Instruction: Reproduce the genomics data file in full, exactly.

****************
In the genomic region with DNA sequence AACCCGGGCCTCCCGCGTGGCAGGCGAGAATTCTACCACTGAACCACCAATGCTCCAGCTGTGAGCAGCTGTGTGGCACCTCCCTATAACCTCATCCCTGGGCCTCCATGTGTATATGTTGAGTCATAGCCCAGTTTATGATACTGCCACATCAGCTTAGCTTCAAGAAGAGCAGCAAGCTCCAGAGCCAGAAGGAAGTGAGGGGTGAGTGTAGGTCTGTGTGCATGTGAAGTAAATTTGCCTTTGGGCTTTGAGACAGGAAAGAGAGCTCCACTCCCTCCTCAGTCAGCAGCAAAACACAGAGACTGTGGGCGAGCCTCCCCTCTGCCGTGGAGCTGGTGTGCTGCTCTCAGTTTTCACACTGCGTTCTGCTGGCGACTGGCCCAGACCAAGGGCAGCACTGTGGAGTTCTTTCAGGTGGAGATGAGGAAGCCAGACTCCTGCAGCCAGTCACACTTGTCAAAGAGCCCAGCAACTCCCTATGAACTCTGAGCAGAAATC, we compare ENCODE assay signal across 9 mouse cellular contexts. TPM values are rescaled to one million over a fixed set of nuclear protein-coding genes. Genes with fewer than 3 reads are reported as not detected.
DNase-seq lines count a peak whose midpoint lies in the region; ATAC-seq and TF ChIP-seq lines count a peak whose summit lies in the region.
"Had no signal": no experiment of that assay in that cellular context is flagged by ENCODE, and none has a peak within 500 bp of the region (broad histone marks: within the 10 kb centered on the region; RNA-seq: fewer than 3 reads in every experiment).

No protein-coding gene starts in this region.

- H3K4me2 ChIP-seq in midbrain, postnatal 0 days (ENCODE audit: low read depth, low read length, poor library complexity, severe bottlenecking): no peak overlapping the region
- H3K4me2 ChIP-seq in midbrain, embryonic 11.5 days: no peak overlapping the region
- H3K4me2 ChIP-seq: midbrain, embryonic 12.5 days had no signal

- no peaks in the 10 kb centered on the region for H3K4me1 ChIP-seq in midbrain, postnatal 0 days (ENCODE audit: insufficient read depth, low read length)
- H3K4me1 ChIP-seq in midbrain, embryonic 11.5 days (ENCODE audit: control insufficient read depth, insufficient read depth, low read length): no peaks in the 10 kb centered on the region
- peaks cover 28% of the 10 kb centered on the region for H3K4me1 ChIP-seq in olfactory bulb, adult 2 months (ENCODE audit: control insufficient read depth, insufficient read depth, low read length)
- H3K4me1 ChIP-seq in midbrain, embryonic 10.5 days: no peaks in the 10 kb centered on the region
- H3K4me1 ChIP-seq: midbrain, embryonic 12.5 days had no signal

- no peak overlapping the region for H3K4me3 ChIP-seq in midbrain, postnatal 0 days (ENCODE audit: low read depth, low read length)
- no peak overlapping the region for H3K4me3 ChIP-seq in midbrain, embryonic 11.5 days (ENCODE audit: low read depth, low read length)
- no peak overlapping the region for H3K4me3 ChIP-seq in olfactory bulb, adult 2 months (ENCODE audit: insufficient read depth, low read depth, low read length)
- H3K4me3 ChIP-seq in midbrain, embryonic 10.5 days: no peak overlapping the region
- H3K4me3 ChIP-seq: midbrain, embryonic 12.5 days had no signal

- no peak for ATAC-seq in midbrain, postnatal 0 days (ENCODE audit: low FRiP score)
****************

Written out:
In the genomic region with DNA sequence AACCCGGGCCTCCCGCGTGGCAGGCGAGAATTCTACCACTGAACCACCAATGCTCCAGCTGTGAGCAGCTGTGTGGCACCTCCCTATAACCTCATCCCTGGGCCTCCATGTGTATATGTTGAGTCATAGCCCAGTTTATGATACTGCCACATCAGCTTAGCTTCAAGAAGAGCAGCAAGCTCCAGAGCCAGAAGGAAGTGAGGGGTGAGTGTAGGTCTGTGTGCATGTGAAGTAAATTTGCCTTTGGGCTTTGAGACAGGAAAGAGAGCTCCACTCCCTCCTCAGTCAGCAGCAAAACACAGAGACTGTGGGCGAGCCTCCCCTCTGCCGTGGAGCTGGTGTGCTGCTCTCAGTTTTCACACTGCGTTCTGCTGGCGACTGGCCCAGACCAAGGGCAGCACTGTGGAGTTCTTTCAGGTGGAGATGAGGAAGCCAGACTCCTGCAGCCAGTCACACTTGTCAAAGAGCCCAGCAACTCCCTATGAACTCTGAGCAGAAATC, we compare ENCODE assay signal across 9 mouse cellular contexts. TPM values are rescaled to one million over a fixed set of nuclear protein-coding genes. Genes with fewer than 3 reads are reported as not detected.
DNase-seq lines count a peak whose midpoint lies in the region; ATAC-seq and TF ChIP-seq lines count a peak whose summit lies in the region.
"Had no signal": no experiment of that assay in that cellular context is flagged by ENCODE, and none has a peak within 500 bp of the region (broad histone marks: within the 10 kb centered on the region; RNA-seq: fewer than 3 reads in every experiment).

No protein-coding gene starts in this region.

- H3K4me2 ChIP-seq in midbrain, postnatal 0 days (ENCODE audit: low read depth, low read length, poor library complexity, severe bottlenecking): no peak overlapping the region
- H3K4me2 ChIP-seq in midbrain, embryonic 11.5 days: no peak overlapping the region
- H3K4me2 ChIP-seq: midbrain, embryonic 12.5 days had no signal

- no peaks in the 10 kb centered on the region for H3K4me1 ChIP-seq in midbrain, postnatal 0 days (ENCODE audit: insufficient read depth, low read length)
- H3K4me1 ChIP-seq in midbrain, embryonic 11.5 days (ENCODE audit: control insufficient read depth, insufficient read depth, low read length): no peaks in the 10 kb centered on the region
- peaks cover 28% of the 10 kb centered on the region for H3K4me1 ChIP-seq in olfactory bulb, adult 2 months (ENCODE audit: control insufficient read depth, insufficient read depth, low read length)
- H3K4me1 ChIP-seq in midbrain, embryonic 10.5 days: no peaks in the 10 kb centered on the region
- H3K4me1 ChIP-seq: midbrain, embryonic 12.5 days had no signal

- no peak overlapping the region for H3K4me3 ChIP-seq in midbrain, postnatal 0 days (ENCODE audit: low read depth, low read length)
- no peak overlapping the region for H3K4me3 ChIP-seq in midbrain, embryonic 11.5 days (ENCODE audit: low read depth, low read length)
- no peak overlapping the region for H3K4me3 ChIP-seq in olfactory bulb, adult 2 months (ENCODE audit: insufficient read depth, low read depth, low read length)
- H3K4me3 ChIP-seq in midbrain, embryonic 10.5 days: no peak overlapping the region
- H3K4me3 ChIP-seq: midbrain, embryonic 12.5 days had no signal

- no peak for ATAC-seq in midbrain, postnatal 0 days (ENCODE audit: low FRiP score)